Oh man, it’s coming up for two months since I last posted: all I can say is that the summer has flown by. Lots of camping, a music festival, a large amount of reknitting before I can release my next pattern (why is it so time consuming! when getting ideas down on paper is so quick!) and a bit of a learning curve as I’ve moved my blog to:

So if you have a bookmark, that’s where it needs to be. Look forward to seeing you there 😉



Summer this year has been just a small bit better than last year’s. I’ve discovered about myself that although I feel the chill very easily (one of the main reasons why I knit), I don’t need to be in hot weather to feel ok. Which is lucky, since where we live is not hot at all.

The upshot of it not being (too) cold and grey this year is that as a family, we’ve actually done loads so far in the great outdoors. It was kick-started when I went to Harlyn Bay in Cornwall with some knitting pals. Apologies for the messed-about-with photos, I had great fun with Snapseed…

On the last day of the trip, I went for a long ramble with one of my friends. It was one of those days which sort of makes a holiday. The sun shone on us, the rain rained behind us, we chattered the whole way (fantasising about some of the houses…), and ended up sunburnt in the pub, where the rain finally caught up with us. The path around the coast is so easy, it didn’t feel like walking at all. The beaches are all amazing, and though you feel sad to leave one behind, you know there’s another just around a corner or over a headland. All things considered, it was that walk which got me back to my happy self.

I made up my mind that getting out into the countryside is pretty much vital for my wellbeing. Winter was so long. It was good to banish it. So back in Edinburgh with my family, at the first opportunity, we took the bus out to Gullane. It’s a small village, possibly not the most interesting of places, but it has a branch of Falko Konditormeister – a totally fabulous German style bakery – and they do lunch. Great. In theory they do lunch. We did get lunch, and we did get it there, but my god we had to work for it. We counted six members of staff in that tiny shop/restaurant. Let’s just say service is not proactive and leave it at that. Eye contact is not their thing. The sausage, bread, cake, however, was worth it. I do recommend it for quality, but it’s not your usual type of place where people help you and find out what you want and bring it to you in return for money.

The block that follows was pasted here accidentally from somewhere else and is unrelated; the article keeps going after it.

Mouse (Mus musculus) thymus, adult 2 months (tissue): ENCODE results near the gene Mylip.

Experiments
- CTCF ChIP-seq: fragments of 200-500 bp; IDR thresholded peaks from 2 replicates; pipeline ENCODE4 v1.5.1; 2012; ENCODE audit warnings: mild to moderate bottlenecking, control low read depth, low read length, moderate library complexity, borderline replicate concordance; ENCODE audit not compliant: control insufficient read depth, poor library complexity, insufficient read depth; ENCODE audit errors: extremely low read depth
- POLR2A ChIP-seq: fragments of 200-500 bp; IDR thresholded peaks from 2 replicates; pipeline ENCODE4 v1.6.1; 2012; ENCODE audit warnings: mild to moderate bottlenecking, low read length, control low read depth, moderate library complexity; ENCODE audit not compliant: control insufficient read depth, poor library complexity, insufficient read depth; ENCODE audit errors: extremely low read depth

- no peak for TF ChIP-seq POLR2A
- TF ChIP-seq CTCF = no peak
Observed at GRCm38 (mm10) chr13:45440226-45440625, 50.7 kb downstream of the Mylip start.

We found the beach and sauntered down (in quite a strong wind) and then walked all along…past fossilly rocks and groups of people having (windy) parties, then in glorious sunshine all the way to Aberlady Bay. The route got a bit crazy there as they are keeping people away from nesting birds, but the result was that we ambled along what seemed like an ancient path in the early evening sun. The highlight was a deer, browsing by a thicket as though we didn’t exist.

The following weekend, we went out the same way to Yellowcraigs, near North Berwick. Our friends’ son was having a birthday party. The sun shone, the wind blew, the food was lovely, there was wine and good company and the children played and dug and ran in and out of the sea with buckets: pretty much idyllic. I didn’t take my camera that day, but I did take it…

…Camping! (I haven’t been camping since A and I went on a trip to the West Coast when I was 22. We carried everything. Only, split between two rucksacks, we found that he can carry quite a bit and I get blisters on the soles of my feet if I have to carry the same amount…And the midges and clegs (horseflies) are no joke. Also, call me a lightweight, but I like a loo.)

But this time was different. For one thing, we borrowed a big tent from our friends, plus some über-comfy sleeping mats. And we didn’t have to carry three days’ worth of food and clothes. And the campsite (Pillars of Hercules: I almost don’t want to recommend it in case everyone flocks there) has fab loos, showers, a great shop and a veggie café. It’s not the same as wild camping, but I’m grateful for that, and it was refreshingly cleg-free.

This converted me to camping. Yes it was a bit uncomfortable but ok once I’d stretched in the morning. Yes it rained but only a bit. Yes there were midges but Smidge repellent is very good. I somehow found myself with a smile on my face practically the whole time. I loved being in my tent (mine is the little one, I had it all to myself). I didn’t even mind the smell of woodsmoke or the very bad hair day on Sunday.